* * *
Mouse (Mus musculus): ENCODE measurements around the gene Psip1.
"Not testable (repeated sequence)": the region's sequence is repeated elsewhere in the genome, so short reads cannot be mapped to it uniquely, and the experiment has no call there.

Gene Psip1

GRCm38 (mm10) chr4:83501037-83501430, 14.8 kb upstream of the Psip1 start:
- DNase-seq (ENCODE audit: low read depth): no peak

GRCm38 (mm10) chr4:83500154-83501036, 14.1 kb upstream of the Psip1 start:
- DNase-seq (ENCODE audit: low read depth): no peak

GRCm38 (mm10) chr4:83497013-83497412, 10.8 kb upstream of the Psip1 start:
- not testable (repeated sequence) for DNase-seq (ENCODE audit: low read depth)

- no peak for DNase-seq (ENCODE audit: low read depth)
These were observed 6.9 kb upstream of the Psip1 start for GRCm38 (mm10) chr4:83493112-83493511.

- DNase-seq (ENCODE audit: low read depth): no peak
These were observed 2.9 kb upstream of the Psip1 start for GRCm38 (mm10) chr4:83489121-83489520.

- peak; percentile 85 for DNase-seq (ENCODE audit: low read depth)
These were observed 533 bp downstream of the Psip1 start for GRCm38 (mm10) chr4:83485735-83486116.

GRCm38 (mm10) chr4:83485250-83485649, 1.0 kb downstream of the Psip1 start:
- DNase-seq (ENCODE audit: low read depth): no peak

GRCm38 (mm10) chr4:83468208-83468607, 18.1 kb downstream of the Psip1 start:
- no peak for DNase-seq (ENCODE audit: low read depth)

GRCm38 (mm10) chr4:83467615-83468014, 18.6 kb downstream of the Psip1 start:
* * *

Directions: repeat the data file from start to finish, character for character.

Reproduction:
Mouse (Mus musculus): ENCODE measurements around the gene Psip1.
"Not testable (repeated sequence)": the region's sequence is repeated elsewhere in the genome, so short reads cannot be mapped to it uniquely, and the experiment has no call there.

Gene Psip1

GRCm38 (mm10) chr4:83501037-83501430, 14.8 kb upstream of the Psip1 start:
- DNase-seq (ENCODE audit: low read depth): no peak

GRCm38 (mm10) chr4:83500154-83501036, 14.1 kb upstream of the Psip1 start:
- DNase-seq (ENCODE audit: low read depth): no peak

GRCm38 (mm10) chr4:83497013-83497412, 10.8 kb upstream of the Psip1 start:
- not testable (repeated sequence) for DNase-seq (ENCODE audit: low read depth)

- no peak for DNase-seq (ENCODE audit: low read depth)
These were observed 6.9 kb upstream of the Psip1 start for GRCm38 (mm10) chr4:83493112-83493511.

- DNase-seq (ENCODE audit: low read depth): no peak
These were observed 2.9 kb upstream of the Psip1 start for GRCm38 (mm10) chr4:83489121-83489520.

- peak; percentile 85 for DNase-seq (ENCODE audit: low read depth)
These were observed 533 bp downstream of the Psip1 start for GRCm38 (mm10) chr4:83485735-83486116.

GRCm38 (mm10) chr4:83485250-83485649, 1.0 kb downstream of the Psip1 start:
- DNase-seq (ENCODE audit: low read depth): no peak

GRCm38 (mm10) chr4:83468208-83468607, 18.1 kb downstream of the Psip1 start:
- no peak for DNase-seq (ENCODE audit: low read depth)

GRCm38 (mm10) chr4:83467615-83468014, 18.6 kb downstream of the Psip1 start: